A couple of weeks ago, I did a blogpost on a recent article by Sean Carroll that highlights the tendency of many well-respected scientists to engage in a logical sleight of hand I call scientific, materialistic, reductionalism. This post generated a lot of feedback from blog comments, e-mail, Twitter and Facebook feedback. I thought it would be useful to have a follow up post discussing the intersection of science and philosophy and the dangers of scientists doing philosophy while claiming to be doing science.
Catholic theology teaches that there are two realms of reality, the material and the spiritual. The material deals with our bodies and the physical universe we live in. The spiritual realm deals with everything else, and includes, our relationship with God, the intangible bonds with others, love, art, poetry, consciousness, etc. Both of these realms are integral to living a complete life. If you attempt to separate the two realms, you are less than a complete person. For example, persons who deny the material realm in the belief that the spiritual is the only legitimate component of existence are broadly classified gnostics. Persons who deny the spiritual realm in the belief that the material universe is the only component of existence are classified as materialists.
Science plays a crucial role in understanding the material universe that we live in, which is a significant component of reality. Hence, science is naturally complementary to Catholic and mainstream Protestant Christianity as good science helps to understand the Creator. However, the danger becomes when science is used as a tool to make ontological claims that there is no reality beyond the material world. That statement is a philosophical statement that science, which is the subject to verifying or falsifying statements about the material world. Too many scientists (e.g. Dawkins, Hitchens) are blurring these lines and creating a materialistic fundamentalism that has as chilling effect on our culture as religious fundamentalists do.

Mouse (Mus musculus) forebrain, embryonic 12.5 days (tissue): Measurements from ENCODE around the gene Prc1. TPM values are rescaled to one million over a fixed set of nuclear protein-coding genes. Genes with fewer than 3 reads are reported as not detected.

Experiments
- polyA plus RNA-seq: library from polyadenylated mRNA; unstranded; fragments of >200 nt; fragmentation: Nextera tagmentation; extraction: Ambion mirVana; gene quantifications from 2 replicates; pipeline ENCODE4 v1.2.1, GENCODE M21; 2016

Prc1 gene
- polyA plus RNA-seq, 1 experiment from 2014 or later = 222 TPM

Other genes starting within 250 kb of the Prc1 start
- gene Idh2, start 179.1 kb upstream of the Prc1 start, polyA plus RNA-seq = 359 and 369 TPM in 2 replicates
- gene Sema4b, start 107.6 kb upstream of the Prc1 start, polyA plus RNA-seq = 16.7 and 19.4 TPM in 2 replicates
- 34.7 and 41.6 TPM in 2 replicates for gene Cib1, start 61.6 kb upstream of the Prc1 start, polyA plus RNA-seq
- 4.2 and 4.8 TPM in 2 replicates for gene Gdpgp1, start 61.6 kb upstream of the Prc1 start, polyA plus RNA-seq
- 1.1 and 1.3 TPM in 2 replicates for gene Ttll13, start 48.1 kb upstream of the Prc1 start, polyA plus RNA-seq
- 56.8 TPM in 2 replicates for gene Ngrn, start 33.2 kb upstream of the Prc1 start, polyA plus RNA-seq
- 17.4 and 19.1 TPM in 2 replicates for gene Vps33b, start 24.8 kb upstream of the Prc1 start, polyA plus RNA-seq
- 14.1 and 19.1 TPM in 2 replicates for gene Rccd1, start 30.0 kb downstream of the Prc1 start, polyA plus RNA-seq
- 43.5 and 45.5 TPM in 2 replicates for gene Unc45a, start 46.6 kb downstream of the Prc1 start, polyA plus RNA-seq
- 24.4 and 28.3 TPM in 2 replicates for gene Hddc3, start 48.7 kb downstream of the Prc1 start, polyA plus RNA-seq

Last December, Dr. Rupert Sheldrake had a great article in the Huffington Post which summarizes this new form of materialistic fundamentalism that is prevalent is science:
“Bad religion is arrogant, self-righteous, dogmatic and intolerant. And so is bad science. But unlike religious fundamentalists, scientific fundamentalists do not realize that their opinions are based on faith. They think they know the truth. They believe that science has already solved the fundamental questions. The details still need working out, but in principle the answers are known.
Science at its best is an open-minded method of inquiry, not a belief system. But the “scientific worldview,” based on the materialist philosophy, is enormously prestigious because science has been so successful. Its achievements touch all our lives through technologies like computers, jet planes, cell phones, the Internet and modern medicine. Our intellectual world has been transformed through an immense expansion of scientific knowledge, down into the most microscopic particles of matter and out into the vastness of space, with hundreds of billions of galaxies in an ever-expanding universe.
Science has been successful because it has been open to new discoveries. By contrast, committed materialists have made science into a kind of religion. They believe that there is no reality but material or physical reality. Consciousness is a by-product of the physical activity of the brain. Matter is unconscious. Nature is mechanical. Evolution is purposeless. God exists only as an idea in human minds, and hence in human heads.
These materialist beliefs are often taken for granted by scientists, not because they have thought about them critically, but because they haven’t. To deviate from them is heresy, and heresy harms careers.”